The greatest contradiction: to fight my anxiety I must give up fighting. But this doesn’t mean an instant cure; in some situations I can beg myself into a rag-doll limpidity of submission and still feel breathlessness well up. A lack of physical defences can cause me to feel more unsafe than ever.

Sometimes I experience what holds on to me as simply a form of extreme shyness. This surprises me, because I have a stereotype of shy people as being very quiet. I can be loud and exuberant and at times even overbearing and dogmatic (who’d have thought?) with those I know well. But the extreme self-consciousness I feel in front of those who intimidate me (people my own age or thereabouts; those of a high status or intelligence level; those who happen to be particularly good looking and attractive) can frighten me so much I begin to disappear.

In these situations I feel like a bird picking its way uncertainly around a patch of suburban lawn, alert to the tiniest pulses of the universe. Every intimidating thought, every minute surge of blood into a vessel, a daring remark that could lead into dangerous conversational waters, whether one too many people in the room happen to be looking in my direction: anything can spark off a kind of emptying of the Red Sea of my interconnectedness. I draw the room and the separate worlds of others into myself and force them to focus their entire attention on me.

Once, at my sister’s place for afternoon tea, some family friends dropped in unexpectedly. We sat awkwardly round a circular dining table in the formal front room. I was already feeling hemmed in when my mother gave me what appeared to be a ‘significant’ look across the table. I left soon afterwards. Furious, I later asked her why she’d thrown me that sudden stare.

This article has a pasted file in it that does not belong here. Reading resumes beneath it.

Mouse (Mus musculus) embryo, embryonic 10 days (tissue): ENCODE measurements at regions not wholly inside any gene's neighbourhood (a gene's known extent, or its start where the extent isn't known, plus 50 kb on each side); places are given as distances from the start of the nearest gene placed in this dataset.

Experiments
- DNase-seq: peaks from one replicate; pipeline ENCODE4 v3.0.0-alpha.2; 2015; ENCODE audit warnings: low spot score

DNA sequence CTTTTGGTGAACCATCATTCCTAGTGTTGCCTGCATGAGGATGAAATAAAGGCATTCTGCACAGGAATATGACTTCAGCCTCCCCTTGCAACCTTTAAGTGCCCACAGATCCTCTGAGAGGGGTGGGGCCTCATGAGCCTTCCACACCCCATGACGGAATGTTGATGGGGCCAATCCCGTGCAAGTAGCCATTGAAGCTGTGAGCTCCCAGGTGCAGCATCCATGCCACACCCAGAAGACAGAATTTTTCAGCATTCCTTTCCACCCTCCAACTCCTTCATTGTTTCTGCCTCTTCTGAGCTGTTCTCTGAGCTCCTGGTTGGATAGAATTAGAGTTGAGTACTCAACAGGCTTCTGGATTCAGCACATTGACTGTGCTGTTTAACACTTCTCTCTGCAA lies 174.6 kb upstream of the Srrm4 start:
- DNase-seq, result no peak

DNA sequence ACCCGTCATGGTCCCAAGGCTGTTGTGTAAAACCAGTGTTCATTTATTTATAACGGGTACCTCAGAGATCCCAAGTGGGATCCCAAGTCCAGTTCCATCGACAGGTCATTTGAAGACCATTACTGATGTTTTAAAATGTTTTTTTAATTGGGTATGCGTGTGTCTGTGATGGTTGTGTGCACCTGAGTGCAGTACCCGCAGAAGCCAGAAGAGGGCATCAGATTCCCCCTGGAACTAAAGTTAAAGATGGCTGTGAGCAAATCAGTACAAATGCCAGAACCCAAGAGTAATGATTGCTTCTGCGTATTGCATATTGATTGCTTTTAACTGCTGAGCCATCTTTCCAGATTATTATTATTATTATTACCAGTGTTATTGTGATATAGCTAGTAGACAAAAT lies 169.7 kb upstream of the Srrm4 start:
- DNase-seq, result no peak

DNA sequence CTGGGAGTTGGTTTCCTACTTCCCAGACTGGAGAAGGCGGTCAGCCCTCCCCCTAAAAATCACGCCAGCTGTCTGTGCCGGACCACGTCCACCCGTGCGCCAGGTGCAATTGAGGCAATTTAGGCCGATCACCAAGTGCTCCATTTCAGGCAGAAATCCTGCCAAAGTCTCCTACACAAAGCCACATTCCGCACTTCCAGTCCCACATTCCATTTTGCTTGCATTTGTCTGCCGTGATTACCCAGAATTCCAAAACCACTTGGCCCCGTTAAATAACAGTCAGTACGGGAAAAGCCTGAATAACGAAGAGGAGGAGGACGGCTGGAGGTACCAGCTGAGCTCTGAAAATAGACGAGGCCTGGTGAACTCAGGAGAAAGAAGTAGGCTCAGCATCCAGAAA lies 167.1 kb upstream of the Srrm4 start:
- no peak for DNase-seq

‘I thought how beautiful you were looking’, she said. It was some years ago now, but even as I write this, not wanting to sound boastful, I don’t entirely believe her. Instead I believe she was worried for me, and that her look was a badly timed attempt to see how I was coping.

Social phobia may be the result of having no reassuring parent figure to return to in the earliest years of life. A shy baby cradled in its mother’s arms will brave an unknown horde of new faces for a few frightening seconds and then bury its head in mother’s familiar shoulder as it smiles bashfully. An introverted child playing with friends will suddenly experience a surge of existential aloneness, and will run back to mum or dad to cling onto legs and arms until the equanimity of the world is restored.

Adulthood involves no such havens. If the parent cannot offer the needed reassurance, perhaps the child never moves through this stage but remains stuck in it. The need to hide may remain, but can no longer be acted out. As the child enters the unknown world of adolescence with all its frightening new sensations, he or she might create certain internal defences as a substitute. In my case, these became my symptoms, warding people off and creating the safety I craved. Yet it has been a lonely safety.

There was one small thing I did recently that I was proud of. Dropping into my local supermarket, I homed in on the Oral Health section and searched for my usual pack of bargain basement toothbrushes. A very scary man was hovering in the aisle in the same area. Scary because tall, statuesque, brown skinned and attractive.

Normally I would have been unable to focus on my quest in the presence of such beauty, and would have cut it short in despair. This time I continued to search as he stood one or two feet to my right, torso jutting forward as he conducted his own interrogation of the shelves. These minor exposures are exactly what I need to seek out instead of instinctively avoiding them. They are tiny steps forward that can lead me, if not to the top of the mountain, at least to a place that has a better view.